Well what would a dyslexic swine like me know about education? I can not even spell and my knowledge of grammar is revoltingly poor. As for my knowledge of languages (ancient or modern) this is confined to my (somewhat limited) knowledge of English. Oh, by the way, my knowledge both of mathematics and the natural sciences is rather limited as well.
However, I am going to comment about one recent incident which I believe shows (yet again) the decline of the classical vision of education (education in moral principles and general good conduct).
Last Thursday evening the Cambridge University Union held a debate on the motion:
“This House would gag the bad”.
By ‘House’ they (of course) did not mean someone’s home, they meant the Union (acting like a legislature) would, if it could, use the threat of violence to prevent people it regarded as bad expressing opinions by voice or in print.
As a publicity stunt the Union invited the French National Front leader Jean-Marie Le Pen to be one of the speakers against the motion. Various young people then expressed their ‘antifascism’ by smashing up Mr Le Pen’s car.
In the debate itself over 200 students voted in favour of the motion and 12 voted against the motion.
In short in the whole of the University of Cambridge only 12 students exist who have the decency and courage to come and vote against even such an obscene violation of liberty. The rest of “the House” did not even have the wit to understand that the power they wished to have to gag those with whom they not agree could also be used against themselves (some future government could regard them as bad).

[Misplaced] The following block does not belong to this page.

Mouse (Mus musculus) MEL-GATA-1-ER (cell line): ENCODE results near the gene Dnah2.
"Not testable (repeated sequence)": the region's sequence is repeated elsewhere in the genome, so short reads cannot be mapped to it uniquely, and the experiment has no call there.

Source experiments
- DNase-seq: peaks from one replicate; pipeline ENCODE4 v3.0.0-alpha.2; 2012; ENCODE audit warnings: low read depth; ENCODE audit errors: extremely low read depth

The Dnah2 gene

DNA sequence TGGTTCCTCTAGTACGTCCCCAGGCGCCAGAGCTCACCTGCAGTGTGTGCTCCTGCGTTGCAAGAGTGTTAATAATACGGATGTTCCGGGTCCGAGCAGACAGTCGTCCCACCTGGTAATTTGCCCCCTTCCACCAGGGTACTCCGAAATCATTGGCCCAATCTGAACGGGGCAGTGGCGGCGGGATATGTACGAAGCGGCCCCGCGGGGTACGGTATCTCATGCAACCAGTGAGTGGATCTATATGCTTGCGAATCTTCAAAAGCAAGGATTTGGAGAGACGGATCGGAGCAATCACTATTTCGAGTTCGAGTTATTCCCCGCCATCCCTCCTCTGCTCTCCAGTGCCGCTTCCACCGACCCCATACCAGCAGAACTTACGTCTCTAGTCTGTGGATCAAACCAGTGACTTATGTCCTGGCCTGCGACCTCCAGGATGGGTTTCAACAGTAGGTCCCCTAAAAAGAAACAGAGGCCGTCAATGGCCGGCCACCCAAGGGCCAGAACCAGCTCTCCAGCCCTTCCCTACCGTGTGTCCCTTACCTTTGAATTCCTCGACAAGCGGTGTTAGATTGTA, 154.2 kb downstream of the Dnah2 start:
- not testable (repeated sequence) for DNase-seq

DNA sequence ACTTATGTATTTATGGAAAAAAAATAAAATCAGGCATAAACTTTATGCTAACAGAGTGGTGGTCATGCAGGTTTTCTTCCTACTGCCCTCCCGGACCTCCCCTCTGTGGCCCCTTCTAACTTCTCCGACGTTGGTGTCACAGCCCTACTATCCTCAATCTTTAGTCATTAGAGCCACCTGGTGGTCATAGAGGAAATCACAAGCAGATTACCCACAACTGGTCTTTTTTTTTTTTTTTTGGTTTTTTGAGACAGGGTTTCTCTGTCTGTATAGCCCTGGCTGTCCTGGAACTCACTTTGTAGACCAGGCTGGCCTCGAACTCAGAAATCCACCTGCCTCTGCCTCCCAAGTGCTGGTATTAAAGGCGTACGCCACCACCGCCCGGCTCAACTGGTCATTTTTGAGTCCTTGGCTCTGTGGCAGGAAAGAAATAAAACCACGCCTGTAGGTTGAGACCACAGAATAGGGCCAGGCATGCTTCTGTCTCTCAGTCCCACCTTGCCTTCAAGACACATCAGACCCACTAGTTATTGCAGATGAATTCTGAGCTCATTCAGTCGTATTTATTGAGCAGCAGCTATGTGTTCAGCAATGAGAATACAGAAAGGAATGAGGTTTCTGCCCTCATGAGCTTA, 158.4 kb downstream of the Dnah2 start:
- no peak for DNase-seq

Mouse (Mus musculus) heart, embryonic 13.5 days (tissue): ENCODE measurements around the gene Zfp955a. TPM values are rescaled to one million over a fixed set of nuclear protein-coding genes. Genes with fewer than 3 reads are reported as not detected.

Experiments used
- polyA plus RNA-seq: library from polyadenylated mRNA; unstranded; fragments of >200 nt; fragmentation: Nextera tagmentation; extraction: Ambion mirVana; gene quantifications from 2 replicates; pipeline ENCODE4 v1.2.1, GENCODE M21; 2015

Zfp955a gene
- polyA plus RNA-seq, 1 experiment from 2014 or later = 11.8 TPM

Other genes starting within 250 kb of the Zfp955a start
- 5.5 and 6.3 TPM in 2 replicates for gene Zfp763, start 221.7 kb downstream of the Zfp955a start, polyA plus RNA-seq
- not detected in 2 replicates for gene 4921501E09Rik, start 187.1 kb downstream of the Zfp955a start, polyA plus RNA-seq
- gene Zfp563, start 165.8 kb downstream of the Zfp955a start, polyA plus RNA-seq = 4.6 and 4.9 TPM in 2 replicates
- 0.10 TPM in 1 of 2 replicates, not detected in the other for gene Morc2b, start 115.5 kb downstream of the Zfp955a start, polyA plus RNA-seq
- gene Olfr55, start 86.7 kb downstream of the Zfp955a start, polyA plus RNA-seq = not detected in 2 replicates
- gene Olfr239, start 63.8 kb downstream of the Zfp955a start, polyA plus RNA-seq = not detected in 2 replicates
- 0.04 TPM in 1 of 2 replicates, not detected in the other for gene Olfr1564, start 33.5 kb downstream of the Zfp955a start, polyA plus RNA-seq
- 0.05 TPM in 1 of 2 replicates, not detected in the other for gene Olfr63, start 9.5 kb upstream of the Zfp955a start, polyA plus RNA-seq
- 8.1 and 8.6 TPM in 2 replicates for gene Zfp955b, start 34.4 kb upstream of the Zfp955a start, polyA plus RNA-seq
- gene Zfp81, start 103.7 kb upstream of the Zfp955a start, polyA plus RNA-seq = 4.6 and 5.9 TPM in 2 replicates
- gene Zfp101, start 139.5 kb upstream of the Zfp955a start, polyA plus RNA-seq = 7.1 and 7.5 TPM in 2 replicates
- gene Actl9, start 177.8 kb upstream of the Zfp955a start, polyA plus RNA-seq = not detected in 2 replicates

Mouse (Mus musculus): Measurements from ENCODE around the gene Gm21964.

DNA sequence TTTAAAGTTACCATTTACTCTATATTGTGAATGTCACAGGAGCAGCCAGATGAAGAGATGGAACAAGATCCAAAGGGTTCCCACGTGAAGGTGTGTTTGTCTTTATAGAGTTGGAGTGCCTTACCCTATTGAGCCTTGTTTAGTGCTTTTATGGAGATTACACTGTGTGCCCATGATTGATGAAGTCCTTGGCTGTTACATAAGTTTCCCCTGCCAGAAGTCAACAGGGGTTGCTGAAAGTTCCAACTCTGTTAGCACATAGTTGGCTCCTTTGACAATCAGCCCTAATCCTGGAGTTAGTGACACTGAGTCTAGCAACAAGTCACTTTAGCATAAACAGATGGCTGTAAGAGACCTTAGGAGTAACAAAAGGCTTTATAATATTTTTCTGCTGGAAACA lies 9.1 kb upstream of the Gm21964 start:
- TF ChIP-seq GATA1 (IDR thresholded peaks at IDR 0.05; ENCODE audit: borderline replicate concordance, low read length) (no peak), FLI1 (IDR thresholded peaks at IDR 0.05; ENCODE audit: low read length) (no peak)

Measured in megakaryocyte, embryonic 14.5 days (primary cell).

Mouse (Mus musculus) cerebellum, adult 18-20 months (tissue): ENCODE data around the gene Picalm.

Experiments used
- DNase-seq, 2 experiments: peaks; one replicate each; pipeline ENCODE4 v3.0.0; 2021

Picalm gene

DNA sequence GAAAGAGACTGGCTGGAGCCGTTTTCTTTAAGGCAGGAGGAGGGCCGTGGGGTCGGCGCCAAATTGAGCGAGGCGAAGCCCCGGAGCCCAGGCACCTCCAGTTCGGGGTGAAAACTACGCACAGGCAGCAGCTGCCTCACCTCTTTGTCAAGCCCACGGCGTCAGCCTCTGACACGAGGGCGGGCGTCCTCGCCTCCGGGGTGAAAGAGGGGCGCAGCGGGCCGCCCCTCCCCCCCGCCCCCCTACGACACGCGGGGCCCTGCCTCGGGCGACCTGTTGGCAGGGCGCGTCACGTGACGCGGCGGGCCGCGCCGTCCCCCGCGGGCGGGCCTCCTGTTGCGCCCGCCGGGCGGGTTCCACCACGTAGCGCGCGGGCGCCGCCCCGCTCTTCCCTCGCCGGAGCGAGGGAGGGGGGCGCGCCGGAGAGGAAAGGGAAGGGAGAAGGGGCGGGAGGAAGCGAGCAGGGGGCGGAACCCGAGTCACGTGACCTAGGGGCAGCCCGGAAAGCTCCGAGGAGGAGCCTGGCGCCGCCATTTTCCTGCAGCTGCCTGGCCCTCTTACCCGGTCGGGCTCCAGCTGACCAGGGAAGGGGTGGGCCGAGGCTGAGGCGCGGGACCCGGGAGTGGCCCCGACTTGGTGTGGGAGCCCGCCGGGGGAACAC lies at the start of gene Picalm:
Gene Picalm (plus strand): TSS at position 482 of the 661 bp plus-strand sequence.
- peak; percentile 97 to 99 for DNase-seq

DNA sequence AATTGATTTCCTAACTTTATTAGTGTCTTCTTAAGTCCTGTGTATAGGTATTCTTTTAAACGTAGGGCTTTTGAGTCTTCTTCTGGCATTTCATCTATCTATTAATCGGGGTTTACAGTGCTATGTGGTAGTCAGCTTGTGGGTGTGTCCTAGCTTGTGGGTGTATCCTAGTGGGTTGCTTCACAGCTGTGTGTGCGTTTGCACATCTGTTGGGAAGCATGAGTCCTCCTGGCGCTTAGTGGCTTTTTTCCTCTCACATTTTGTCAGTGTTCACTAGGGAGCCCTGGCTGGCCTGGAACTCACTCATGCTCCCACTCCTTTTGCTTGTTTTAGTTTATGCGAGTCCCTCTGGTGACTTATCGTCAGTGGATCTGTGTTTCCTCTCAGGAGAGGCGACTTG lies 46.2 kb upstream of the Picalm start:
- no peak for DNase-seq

As for the 12 just students, will they be part of the ‘saving remnant’ once written about by such writers as Irvine Babbitt and Paul Elmer More? It would be nice to think so, but it is more likely that these students (because of their unfashionable decency and courage) will be forced out of the intellectual and cultural world into dead end jobs where their impact (short or long term) on life will be close to nil.
“Oh well, we are just talking about a mob of students – they will change their opinions when they leave university”. It is true that many people become more ‘moderate’ when they leave university (i.e. they make compromises between their abstract principles and the situations they find themselves in), but it is not true that most people adopt new basic principles once they leave university.
If someone has not learnt decent moral principles by his early 20’s it is quite likely (although not inevitable) that he never will.